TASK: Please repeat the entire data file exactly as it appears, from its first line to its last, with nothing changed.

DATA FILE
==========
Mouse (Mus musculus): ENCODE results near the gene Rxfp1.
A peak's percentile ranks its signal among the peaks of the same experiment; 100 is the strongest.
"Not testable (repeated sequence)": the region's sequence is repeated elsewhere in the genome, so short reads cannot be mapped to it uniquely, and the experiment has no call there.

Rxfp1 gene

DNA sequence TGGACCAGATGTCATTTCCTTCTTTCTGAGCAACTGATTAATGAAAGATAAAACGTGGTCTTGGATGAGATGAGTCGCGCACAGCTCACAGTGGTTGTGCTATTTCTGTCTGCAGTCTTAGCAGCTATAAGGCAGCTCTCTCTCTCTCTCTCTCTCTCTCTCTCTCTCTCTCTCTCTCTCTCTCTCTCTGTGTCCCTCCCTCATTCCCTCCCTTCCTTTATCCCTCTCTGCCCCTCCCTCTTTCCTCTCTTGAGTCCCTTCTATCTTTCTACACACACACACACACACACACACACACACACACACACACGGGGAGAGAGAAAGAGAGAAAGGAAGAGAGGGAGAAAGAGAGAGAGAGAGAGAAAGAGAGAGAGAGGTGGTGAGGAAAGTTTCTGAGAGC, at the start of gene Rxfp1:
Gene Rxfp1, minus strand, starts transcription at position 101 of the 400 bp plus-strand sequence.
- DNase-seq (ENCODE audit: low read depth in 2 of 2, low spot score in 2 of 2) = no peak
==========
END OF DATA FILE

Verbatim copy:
Mouse (Mus musculus): ENCODE results near the gene Rxfp1.
A peak's percentile ranks its signal among the peaks of the same experiment; 100 is the strongest.
"Not testable (repeated sequence)": the region's sequence is repeated elsewhere in the genome, so short reads cannot be mapped to it uniquely, and the experiment has no call there.

Rxfp1 gene

DNA sequence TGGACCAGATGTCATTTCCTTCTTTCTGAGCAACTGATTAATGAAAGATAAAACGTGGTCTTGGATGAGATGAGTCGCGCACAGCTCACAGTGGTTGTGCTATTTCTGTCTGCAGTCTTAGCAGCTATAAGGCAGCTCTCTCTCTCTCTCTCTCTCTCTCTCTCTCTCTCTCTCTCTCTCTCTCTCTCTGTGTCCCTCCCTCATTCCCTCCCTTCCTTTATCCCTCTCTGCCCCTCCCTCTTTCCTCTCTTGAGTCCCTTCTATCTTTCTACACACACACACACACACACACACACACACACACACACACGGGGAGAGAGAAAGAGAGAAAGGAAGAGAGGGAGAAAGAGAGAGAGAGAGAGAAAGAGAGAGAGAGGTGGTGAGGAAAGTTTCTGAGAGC, at the start of gene Rxfp1:
Gene Rxfp1, minus strand, starts transcription at position 101 of the 400 bp plus-strand sequence.
- DNase-seq (ENCODE audit: low read depth in 2 of 2, low spot score in 2 of 2) = no peak